Warning... entirely stolen content to follow:
The foolish, but inspiring, risk of Floyd Landis:
Thursday in the Alps of France an American with a bad hip declined to listen to the pleas of his fellow cyclists, the common sense of racing strategists, and the overwhelming odds. Floyd Landis, a 30-year-old bike racer, took on the terrible climb that once cracked bike icon Lance Armstrong and left everyone in the dust in the Tour de France.
Landis doesn't have the leader's yellow jersey — but he's in position and is considered the favorite heading into the Saturday time trials. This is an improvement over what he was on Wednesday, which was finished, done, and utterly out of contention.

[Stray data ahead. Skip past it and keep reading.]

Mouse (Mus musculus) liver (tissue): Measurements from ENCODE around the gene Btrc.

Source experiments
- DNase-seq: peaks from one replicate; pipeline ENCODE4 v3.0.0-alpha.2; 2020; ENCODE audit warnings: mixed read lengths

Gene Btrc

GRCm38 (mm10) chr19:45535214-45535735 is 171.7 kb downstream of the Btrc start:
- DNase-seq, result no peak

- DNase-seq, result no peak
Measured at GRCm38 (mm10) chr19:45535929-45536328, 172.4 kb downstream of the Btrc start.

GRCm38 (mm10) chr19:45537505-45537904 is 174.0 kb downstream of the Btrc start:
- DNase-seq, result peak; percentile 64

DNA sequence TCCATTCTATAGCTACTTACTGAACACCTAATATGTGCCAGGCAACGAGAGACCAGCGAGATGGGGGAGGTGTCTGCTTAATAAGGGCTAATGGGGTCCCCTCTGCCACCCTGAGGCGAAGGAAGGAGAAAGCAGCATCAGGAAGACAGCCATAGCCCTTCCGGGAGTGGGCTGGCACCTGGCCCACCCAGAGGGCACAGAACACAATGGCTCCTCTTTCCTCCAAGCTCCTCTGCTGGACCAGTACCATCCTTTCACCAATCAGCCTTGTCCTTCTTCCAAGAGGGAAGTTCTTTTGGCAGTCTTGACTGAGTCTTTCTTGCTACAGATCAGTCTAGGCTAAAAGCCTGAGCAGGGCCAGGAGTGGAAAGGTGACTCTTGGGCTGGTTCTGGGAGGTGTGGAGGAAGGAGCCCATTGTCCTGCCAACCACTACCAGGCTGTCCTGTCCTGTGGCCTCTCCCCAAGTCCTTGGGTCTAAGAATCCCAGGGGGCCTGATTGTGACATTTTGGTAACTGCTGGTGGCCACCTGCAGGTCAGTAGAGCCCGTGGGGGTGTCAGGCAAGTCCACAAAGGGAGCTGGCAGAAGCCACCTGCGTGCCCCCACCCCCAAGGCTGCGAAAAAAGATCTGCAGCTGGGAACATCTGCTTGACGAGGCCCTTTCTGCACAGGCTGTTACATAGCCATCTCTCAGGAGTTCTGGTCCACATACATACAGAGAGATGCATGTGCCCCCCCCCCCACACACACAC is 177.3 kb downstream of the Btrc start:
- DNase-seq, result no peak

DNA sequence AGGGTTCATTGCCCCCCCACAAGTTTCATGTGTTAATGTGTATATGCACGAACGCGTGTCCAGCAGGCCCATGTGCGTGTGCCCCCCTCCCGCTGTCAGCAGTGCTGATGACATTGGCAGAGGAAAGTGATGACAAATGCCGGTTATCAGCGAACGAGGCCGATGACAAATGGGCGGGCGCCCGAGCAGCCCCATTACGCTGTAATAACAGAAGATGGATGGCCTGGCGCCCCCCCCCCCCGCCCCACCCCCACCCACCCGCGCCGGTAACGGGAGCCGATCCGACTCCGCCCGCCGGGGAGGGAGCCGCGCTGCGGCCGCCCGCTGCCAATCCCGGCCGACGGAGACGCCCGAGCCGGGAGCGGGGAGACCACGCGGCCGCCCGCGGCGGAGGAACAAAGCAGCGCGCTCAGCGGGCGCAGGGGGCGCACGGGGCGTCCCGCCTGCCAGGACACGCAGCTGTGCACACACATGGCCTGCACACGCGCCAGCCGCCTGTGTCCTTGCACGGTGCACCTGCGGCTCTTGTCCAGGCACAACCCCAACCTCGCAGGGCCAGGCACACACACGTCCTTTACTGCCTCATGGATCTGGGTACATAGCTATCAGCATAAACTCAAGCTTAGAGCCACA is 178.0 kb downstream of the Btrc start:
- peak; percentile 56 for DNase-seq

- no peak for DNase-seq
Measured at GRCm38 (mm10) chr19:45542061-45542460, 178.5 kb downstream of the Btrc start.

In what many considered a suicidal risk, Landis took it out on one of the steepest stages of the day. He was quickly alone — no one wanted to follow him on such a crazy, exhausting dash — and then, against the odds, he held everyone off, won the stage, gained back the time he had lost, and is now just seconds away from first place.
"I admit I said it was absolutely and utterly impossible,'' Tour commentator and former rider Paul Sherwen said afterwards. "And I am proud to be wrong.''
See entire story here:
San Francisco Gate